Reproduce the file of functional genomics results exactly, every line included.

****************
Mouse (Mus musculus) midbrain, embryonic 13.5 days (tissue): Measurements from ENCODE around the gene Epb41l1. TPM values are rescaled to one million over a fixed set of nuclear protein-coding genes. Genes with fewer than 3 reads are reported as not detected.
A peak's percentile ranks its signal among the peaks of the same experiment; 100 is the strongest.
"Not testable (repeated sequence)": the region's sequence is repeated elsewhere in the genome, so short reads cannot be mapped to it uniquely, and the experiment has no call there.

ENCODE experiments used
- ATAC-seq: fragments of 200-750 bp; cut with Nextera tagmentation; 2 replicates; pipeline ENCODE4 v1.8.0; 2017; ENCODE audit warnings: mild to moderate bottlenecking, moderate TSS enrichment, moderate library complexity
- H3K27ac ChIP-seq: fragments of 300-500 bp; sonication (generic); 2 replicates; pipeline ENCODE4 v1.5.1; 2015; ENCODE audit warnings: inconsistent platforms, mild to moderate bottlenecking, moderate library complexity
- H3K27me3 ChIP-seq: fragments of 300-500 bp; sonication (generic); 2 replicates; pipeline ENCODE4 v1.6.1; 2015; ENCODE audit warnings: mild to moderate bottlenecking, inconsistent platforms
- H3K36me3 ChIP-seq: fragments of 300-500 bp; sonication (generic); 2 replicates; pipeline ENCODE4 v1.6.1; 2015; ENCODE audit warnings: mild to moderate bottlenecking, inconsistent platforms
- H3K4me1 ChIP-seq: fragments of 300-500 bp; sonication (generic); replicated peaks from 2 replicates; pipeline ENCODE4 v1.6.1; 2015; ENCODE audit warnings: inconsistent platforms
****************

Mouse (Mus musculus) midbrain, embryonic 13.5 days (tissue): Measurements from ENCODE around the gene Epb41l1. TPM values are rescaled to one million over a fixed set of nuclear protein-coding genes. Genes with fewer than 3 reads are reported as not detected.
A peak's percentile ranks its signal among the peaks of the same experiment; 100 is the strongest.
"Not testable (repeated sequence)": the region's sequence is repeated elsewhere in the genome, so short reads cannot be mapped to it uniquely, and the experiment has no call there.

ENCODE experiments used
- ATAC-seq: fragments of 200-750 bp; cut with Nextera tagmentation; 2 replicates; pipeline ENCODE4 v1.8.0; 2017; ENCODE audit warnings: mild to moderate bottlenecking, moderate TSS enrichment, moderate library complexity
- H3K27ac ChIP-seq: fragments of 300-500 bp; sonication (generic); 2 replicates; pipeline ENCODE4 v1.5.1; 2015; ENCODE audit warnings: inconsistent platforms, mild to moderate bottlenecking, moderate library complexity
- H3K27me3 ChIP-seq: fragments of 300-500 bp; sonication (generic); 2 replicates; pipeline ENCODE4 v1.6.1; 2015; ENCODE audit warnings: mild to moderate bottlenecking, inconsistent platforms
- H3K36me3 ChIP-seq: fragments of 300-500 bp; sonication (generic); 2 replicates; pipeline ENCODE4 v1.6.1; 2015; ENCODE audit warnings: mild to moderate bottlenecking, inconsistent platforms
- H3K4me1 ChIP-seq: fragments of 300-500 bp; sonication (generic); replicated peaks from 2 replicates; pipeline ENCODE4 v1.6.1; 2015; ENCODE audit warnings: inconsistent platforms